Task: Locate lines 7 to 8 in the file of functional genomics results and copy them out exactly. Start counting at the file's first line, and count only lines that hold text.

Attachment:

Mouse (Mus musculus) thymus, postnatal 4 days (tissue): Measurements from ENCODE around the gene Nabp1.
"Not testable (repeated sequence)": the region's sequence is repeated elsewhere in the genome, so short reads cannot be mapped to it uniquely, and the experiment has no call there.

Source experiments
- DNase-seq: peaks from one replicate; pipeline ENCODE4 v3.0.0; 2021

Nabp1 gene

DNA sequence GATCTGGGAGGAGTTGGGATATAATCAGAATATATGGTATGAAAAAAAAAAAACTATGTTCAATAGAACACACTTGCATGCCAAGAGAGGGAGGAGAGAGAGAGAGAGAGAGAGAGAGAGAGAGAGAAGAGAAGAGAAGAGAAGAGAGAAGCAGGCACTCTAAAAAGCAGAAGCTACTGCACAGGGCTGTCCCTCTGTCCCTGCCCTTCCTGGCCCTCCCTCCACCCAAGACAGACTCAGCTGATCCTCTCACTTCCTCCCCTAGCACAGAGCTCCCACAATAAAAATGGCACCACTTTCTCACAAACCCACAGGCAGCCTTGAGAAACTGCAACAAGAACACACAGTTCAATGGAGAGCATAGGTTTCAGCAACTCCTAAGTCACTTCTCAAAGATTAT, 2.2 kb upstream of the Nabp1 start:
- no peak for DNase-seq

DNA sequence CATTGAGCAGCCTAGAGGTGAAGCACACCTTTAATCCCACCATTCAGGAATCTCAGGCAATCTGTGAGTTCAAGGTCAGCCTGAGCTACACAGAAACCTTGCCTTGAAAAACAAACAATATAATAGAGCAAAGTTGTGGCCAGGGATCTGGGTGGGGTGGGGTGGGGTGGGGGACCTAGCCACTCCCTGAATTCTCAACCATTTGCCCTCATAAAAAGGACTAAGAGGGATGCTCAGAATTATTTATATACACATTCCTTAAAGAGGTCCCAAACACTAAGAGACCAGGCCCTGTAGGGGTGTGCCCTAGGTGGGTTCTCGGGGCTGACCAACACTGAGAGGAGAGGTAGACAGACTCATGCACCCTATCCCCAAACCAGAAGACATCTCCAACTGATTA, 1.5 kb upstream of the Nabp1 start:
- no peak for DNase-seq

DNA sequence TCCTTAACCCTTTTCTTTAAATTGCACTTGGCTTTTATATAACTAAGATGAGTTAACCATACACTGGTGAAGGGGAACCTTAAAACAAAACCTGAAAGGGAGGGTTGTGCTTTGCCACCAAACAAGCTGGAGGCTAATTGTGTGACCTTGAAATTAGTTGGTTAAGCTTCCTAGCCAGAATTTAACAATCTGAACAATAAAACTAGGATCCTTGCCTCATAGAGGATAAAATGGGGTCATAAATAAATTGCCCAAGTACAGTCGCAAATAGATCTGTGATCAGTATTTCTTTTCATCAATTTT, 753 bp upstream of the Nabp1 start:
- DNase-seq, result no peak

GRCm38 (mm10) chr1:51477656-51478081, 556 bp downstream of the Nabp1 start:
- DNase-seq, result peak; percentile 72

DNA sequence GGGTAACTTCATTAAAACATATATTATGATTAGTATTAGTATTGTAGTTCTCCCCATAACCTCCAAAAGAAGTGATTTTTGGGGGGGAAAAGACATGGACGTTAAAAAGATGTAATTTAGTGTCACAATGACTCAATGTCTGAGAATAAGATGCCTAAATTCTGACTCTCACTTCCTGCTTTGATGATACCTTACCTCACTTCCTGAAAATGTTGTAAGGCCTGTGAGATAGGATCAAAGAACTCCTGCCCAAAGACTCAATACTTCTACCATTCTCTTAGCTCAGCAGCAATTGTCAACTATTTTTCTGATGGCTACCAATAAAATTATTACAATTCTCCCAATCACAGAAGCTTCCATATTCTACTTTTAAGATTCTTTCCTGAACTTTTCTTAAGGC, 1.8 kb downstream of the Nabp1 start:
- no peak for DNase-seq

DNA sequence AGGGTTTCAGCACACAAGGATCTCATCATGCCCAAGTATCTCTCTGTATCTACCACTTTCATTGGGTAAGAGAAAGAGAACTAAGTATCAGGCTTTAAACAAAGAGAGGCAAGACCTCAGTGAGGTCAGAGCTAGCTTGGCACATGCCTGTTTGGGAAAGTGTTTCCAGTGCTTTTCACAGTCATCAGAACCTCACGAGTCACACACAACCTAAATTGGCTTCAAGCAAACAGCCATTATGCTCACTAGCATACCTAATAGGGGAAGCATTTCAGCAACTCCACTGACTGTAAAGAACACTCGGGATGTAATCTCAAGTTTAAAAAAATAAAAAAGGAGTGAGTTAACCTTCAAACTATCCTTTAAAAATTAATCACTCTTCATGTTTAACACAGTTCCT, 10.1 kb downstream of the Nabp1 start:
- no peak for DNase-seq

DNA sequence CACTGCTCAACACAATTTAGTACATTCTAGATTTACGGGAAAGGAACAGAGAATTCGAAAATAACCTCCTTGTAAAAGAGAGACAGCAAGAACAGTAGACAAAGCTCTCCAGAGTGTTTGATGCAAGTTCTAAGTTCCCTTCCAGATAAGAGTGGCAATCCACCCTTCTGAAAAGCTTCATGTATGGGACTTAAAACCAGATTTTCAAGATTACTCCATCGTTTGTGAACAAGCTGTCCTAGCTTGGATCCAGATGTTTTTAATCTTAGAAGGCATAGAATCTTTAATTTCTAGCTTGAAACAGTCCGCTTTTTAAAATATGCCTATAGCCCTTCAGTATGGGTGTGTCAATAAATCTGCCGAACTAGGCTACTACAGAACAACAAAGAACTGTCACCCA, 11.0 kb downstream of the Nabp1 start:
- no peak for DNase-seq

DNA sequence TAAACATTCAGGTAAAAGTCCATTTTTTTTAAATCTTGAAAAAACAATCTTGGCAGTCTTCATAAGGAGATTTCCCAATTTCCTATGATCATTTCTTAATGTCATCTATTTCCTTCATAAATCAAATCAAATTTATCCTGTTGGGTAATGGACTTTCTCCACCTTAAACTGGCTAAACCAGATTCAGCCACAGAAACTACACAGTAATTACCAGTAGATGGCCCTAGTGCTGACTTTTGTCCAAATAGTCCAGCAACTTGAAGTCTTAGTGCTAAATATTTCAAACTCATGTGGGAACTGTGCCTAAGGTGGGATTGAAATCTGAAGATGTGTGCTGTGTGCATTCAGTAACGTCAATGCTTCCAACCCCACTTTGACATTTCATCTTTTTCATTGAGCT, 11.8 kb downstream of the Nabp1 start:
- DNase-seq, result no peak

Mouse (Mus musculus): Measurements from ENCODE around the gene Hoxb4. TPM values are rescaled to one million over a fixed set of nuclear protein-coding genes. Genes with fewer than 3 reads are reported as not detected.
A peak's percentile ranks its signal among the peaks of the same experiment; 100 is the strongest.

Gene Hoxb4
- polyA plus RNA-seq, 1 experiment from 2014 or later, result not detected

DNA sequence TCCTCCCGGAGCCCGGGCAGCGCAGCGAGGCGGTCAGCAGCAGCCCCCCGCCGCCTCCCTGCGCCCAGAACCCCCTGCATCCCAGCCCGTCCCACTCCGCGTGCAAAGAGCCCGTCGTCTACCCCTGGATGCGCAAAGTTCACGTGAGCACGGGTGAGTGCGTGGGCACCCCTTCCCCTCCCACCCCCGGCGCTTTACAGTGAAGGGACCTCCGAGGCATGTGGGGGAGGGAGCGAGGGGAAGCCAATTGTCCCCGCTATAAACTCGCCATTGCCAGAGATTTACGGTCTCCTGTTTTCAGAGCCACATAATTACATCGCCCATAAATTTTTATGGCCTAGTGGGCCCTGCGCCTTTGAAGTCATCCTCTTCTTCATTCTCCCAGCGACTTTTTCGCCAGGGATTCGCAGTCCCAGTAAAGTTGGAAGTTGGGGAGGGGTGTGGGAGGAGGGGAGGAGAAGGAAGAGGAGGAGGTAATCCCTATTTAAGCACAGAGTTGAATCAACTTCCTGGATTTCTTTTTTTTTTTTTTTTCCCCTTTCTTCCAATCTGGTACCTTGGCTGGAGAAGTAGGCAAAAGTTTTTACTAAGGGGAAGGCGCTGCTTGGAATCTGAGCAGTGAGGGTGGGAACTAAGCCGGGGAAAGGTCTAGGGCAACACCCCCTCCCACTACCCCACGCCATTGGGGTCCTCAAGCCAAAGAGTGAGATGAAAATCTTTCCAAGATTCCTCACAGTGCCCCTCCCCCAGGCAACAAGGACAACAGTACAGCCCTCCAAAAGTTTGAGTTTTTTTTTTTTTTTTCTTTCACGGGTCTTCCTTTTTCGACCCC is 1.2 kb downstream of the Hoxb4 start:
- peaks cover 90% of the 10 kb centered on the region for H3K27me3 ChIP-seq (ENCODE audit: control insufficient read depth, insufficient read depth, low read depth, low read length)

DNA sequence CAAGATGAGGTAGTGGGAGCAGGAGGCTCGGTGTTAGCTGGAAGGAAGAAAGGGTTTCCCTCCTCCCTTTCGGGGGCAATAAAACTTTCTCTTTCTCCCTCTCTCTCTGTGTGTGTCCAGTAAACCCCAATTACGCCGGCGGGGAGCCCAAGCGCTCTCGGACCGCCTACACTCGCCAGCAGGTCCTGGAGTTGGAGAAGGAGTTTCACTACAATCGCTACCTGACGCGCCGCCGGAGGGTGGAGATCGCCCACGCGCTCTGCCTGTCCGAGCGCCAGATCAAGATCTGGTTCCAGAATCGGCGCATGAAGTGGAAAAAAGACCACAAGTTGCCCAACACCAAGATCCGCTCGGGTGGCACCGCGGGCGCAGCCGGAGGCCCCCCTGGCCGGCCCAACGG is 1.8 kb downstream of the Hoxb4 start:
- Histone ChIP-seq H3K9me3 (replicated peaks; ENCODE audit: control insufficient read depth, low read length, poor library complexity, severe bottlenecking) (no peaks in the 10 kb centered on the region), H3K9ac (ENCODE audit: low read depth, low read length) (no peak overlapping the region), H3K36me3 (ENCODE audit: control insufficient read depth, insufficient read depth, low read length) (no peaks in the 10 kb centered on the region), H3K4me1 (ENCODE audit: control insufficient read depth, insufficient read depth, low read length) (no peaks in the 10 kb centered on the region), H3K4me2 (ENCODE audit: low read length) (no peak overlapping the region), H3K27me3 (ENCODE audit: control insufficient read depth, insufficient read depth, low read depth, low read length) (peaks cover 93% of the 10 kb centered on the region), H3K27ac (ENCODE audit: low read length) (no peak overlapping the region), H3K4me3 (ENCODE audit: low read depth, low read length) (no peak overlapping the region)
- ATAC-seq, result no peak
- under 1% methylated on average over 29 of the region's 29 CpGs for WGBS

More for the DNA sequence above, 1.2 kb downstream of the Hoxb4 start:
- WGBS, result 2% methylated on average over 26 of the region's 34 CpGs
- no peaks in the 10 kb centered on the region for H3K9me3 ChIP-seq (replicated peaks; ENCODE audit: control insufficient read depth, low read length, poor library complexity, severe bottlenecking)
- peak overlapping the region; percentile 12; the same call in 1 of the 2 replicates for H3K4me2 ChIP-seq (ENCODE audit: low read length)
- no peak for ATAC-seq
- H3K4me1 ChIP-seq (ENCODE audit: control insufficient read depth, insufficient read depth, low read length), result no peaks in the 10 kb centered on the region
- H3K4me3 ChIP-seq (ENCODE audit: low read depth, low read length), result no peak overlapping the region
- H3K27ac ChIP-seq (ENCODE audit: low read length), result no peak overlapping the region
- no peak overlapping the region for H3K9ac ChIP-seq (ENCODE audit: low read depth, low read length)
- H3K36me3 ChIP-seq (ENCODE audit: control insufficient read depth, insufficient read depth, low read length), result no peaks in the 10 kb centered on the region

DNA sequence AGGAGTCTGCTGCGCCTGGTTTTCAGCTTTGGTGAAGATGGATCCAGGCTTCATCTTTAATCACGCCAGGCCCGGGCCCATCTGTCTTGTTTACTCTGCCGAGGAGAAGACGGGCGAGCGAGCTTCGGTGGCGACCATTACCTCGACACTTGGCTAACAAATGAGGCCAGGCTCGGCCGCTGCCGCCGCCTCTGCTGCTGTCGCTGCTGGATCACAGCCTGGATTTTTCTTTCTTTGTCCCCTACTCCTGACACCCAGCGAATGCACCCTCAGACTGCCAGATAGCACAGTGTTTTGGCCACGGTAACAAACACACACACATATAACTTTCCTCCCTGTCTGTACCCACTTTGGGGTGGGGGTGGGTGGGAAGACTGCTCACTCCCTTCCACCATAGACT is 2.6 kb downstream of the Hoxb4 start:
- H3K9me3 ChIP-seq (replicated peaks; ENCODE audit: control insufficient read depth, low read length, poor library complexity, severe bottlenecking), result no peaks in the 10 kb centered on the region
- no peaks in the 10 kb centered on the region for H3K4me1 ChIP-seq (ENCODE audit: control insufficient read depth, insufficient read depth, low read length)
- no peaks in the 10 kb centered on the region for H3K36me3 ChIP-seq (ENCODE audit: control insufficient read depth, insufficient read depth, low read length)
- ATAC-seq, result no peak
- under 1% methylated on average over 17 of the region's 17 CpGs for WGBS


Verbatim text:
- no peak for DNase-seq

DNA sequence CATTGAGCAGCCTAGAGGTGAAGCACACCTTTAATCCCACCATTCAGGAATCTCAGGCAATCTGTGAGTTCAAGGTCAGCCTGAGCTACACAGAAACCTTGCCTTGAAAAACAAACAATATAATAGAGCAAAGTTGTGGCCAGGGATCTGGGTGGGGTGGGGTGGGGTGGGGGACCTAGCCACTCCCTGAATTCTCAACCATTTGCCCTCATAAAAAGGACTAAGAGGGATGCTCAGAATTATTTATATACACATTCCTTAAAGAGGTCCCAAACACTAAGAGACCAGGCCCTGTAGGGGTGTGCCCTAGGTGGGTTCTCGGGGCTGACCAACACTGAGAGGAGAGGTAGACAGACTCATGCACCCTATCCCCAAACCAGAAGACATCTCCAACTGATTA, 1.5 kb upstream of the Nabp1 start: